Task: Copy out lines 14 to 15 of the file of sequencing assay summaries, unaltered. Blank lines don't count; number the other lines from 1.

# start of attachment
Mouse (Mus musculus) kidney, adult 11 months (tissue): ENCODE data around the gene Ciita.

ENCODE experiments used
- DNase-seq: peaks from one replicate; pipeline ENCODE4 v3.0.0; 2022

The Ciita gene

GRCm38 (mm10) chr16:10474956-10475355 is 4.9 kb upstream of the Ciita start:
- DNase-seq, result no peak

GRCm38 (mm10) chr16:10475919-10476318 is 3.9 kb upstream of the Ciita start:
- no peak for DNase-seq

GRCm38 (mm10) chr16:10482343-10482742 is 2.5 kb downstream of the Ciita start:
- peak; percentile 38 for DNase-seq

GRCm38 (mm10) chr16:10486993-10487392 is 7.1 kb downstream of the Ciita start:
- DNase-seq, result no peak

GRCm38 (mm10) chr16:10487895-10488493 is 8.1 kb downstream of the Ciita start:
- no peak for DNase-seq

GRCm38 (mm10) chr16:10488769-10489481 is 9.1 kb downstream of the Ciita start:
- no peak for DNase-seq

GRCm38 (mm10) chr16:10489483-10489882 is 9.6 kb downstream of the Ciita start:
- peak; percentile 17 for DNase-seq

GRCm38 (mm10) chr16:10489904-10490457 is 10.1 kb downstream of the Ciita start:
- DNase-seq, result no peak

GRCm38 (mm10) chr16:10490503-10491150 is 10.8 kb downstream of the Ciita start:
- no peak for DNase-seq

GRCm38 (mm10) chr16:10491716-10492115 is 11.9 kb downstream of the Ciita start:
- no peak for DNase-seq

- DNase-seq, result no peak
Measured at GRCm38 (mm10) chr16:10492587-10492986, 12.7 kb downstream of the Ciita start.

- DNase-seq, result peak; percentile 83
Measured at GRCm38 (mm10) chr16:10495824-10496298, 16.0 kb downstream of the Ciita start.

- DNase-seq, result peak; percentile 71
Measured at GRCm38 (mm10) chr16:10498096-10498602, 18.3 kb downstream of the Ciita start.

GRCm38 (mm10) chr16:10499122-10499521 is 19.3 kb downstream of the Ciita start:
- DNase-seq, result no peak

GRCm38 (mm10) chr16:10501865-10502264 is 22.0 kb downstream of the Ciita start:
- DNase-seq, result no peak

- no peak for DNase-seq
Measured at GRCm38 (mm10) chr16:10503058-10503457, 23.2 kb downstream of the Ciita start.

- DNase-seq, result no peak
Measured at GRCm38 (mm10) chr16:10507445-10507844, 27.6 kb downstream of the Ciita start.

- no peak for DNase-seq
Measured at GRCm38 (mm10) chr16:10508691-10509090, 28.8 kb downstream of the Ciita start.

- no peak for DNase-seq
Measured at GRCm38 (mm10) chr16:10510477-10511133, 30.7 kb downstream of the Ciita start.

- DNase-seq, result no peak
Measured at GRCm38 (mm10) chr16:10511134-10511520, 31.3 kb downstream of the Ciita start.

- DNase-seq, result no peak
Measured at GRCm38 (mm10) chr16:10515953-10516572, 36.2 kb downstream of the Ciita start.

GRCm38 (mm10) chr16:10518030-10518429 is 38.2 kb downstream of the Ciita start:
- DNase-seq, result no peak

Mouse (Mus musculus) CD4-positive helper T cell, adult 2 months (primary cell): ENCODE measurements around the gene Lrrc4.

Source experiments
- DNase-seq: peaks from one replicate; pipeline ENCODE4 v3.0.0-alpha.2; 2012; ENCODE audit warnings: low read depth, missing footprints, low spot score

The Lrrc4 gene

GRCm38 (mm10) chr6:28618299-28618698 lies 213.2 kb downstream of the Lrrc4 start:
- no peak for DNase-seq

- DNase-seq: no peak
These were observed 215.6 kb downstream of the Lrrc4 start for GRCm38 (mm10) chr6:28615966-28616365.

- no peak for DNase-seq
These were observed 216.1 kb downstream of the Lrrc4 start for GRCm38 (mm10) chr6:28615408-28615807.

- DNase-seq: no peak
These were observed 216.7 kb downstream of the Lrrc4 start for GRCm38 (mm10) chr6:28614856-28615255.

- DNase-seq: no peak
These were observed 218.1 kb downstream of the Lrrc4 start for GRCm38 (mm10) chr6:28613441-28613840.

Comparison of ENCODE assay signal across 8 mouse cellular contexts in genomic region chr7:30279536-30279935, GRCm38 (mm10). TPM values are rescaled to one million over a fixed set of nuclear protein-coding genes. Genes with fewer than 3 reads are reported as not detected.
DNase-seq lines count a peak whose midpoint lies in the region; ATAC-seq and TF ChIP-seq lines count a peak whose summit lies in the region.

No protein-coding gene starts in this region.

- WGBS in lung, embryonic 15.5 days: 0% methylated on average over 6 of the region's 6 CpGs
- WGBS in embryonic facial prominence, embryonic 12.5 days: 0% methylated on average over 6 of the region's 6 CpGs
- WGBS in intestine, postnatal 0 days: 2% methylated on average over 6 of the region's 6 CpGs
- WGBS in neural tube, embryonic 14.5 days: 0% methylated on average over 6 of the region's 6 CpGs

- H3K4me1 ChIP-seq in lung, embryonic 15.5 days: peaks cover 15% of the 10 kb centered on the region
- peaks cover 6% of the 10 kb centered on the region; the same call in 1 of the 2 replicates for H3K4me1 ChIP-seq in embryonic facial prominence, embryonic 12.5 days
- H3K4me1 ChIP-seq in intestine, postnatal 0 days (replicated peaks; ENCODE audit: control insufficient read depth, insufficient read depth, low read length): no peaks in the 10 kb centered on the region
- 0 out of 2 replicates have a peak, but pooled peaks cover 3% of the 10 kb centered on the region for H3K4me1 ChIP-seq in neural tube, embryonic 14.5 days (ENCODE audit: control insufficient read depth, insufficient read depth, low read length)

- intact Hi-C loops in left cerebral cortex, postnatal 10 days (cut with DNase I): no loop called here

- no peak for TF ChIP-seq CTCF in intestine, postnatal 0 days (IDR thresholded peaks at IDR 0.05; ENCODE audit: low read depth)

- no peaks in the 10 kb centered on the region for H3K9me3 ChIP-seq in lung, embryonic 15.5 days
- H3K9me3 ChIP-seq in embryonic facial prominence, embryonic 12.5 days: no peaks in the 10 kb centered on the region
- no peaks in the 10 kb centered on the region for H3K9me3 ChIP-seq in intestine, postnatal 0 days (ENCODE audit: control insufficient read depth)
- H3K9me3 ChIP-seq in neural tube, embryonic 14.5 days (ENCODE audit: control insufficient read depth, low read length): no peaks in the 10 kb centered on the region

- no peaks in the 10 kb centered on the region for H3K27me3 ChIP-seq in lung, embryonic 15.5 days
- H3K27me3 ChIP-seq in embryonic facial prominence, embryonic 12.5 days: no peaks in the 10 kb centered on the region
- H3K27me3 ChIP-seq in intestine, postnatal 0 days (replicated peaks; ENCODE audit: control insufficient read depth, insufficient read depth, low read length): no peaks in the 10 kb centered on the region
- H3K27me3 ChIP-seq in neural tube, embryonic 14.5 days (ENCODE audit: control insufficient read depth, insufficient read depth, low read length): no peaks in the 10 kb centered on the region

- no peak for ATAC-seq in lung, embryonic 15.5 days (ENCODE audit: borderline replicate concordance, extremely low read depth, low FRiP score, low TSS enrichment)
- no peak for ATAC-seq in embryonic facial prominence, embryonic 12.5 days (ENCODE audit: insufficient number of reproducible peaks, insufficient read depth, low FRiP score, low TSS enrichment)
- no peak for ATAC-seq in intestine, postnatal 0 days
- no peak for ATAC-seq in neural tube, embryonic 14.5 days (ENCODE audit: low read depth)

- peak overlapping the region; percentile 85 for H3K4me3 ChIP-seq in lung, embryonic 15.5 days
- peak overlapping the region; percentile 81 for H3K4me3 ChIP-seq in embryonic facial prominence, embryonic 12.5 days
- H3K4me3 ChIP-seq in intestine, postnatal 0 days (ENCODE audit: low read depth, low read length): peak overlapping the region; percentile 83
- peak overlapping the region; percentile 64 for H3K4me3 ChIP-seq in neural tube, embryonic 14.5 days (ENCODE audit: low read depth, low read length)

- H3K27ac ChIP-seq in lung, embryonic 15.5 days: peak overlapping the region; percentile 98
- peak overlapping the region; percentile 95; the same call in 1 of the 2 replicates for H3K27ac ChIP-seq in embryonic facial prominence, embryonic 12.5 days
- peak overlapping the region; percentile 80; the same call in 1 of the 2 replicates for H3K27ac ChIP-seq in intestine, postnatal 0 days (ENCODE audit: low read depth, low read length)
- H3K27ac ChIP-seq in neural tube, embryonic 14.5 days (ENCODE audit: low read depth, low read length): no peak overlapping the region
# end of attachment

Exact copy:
- no peak for DNase-seq

GRCm38 (mm10) chr16:10488769-10489481 is 9.1 kb downstream of the Ciita start: